- The night that changed France – and Europe
Catherine Pepinster, John Laurenson
The Vatican has described the atrocities of Friday 13 November as an assault on peace for all humanity. They have also caused a rethink about security, freedom and open borders
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Leaders of the Polish Catholic and Russian Orthodox Churches have issued an unprecedented joint plea to European Christians to defend their traditional values and Christian roots.
“When looking at the challenges of today’s world, we see more issues that unite us than divide us,” said the head of the Polish bishops’ conference, Archbishop Józef Michalik, after a meeting with Metropolitan Hilarion, the chairman of the Russian Orthodox Church’s Department for External Church Relations. The meeting was a part of a conference in Warsaw entitled “The future of Christianity in Europe. The role of Churches and nations of Poland and Russia”.
Metropolitan Hilarion expressed his uneasiness about the EU, likening it to the Soviet Union, which sought to eliminate religion. “There is an ideology that triumphs in the European Union now but it contains some elements completely incompatible with the Christian values,” he added, pointing to “the promotion of abortion, euthanasia and same-sex relations,” as well as attempts to remove religious symbols from public places.
“We all remember the Soviet times, when we were forced to follow the atheist state ideology, he added. “However, there is another dangerous ideology ruling in the European Union now and we should not follow it blindly.”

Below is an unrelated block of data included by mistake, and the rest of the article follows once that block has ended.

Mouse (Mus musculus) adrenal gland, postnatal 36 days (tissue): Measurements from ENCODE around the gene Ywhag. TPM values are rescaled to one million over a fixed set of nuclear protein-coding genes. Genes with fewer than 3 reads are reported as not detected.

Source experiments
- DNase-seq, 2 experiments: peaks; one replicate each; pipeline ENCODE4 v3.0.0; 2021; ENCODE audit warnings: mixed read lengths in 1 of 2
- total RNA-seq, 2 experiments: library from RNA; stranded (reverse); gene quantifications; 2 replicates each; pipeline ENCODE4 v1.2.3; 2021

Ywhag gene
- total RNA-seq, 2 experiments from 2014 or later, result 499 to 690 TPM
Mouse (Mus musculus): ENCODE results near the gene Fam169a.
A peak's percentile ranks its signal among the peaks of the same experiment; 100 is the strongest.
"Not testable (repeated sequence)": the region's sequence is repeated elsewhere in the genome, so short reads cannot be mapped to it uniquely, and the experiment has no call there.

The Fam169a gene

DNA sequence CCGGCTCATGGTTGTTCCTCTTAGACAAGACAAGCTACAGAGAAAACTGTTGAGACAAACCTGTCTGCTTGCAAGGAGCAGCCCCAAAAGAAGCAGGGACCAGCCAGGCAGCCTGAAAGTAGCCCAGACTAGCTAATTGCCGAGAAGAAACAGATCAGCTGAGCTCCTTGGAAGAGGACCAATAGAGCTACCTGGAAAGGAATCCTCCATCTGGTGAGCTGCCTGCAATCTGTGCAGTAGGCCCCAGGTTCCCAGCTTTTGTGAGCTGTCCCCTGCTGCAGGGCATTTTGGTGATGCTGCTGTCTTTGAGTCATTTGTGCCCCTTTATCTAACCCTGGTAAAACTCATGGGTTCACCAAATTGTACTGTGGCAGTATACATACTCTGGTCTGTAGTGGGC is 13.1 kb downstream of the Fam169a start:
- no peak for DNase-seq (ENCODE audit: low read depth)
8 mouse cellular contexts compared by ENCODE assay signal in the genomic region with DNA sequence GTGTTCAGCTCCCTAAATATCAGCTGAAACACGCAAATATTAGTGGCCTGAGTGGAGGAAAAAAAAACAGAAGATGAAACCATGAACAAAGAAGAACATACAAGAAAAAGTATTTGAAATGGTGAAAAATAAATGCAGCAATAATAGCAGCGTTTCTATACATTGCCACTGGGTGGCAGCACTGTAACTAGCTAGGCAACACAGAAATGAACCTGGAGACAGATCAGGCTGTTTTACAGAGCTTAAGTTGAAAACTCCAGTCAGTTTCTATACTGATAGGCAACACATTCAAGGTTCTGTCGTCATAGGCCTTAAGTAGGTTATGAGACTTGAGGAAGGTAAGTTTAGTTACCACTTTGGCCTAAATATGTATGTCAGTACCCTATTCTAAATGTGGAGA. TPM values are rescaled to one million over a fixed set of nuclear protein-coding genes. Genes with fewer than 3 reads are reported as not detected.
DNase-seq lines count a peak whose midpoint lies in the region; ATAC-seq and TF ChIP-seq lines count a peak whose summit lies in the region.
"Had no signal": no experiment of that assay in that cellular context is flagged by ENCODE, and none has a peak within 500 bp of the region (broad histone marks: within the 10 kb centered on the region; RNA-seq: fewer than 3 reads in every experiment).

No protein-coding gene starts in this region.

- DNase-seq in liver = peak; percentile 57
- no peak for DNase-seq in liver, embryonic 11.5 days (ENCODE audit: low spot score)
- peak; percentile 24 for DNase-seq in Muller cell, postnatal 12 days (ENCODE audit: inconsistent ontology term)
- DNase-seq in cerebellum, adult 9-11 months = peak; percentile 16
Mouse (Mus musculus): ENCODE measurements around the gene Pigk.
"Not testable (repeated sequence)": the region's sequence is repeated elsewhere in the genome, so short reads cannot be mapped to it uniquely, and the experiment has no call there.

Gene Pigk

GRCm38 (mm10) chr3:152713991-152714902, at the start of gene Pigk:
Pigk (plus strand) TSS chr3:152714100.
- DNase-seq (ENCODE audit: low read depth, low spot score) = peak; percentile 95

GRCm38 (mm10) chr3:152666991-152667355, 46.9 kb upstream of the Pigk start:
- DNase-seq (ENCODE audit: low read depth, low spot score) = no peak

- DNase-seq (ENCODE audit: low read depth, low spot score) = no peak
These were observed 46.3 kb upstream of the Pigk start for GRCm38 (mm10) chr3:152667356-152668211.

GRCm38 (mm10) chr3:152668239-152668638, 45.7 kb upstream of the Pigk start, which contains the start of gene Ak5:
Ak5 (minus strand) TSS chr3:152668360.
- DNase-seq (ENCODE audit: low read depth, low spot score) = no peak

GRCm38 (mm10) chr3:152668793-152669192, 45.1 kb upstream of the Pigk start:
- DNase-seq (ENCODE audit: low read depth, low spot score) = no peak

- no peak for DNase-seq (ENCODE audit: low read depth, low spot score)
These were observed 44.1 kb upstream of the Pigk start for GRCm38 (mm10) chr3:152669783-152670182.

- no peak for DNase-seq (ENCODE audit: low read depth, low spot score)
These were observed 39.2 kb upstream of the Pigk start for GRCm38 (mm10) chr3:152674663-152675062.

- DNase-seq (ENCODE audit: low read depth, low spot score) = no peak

Archbishop Michalik said the Russian Orthodox Church offered “a fresh viewpoint that we urgently need”. “We have to wake up and to be able to say that not everything [in Europe] goes in the right direction."
The conference was the first fruits of a landmark reconciliation meeting last August between when the Russian Orthodox Patriarch, Kirill, and Archbishop Michalik.
Meanwhile, the Moscow Patriarchate called on the Orthodox countries in Europe – Russia, Ukraine, Belarus, Moldova, Greece, Serbia and Bulgaria – to demand that the EU change some of its values, as well as the Western model of democracy.
According to Moscow Archpriest Vsevolod Chaplin, any negotiations with the EU should begin “with a question as to how the EU is ready to change to be able to become a common house not only for the Western, but also for the Eastern socio-political tradition on a parity basis, not with docile hearing of someone's instructions.” He mentioned the issues of same-sex marriage, secularisation, euthanasia and a lack of support for the traditional family values.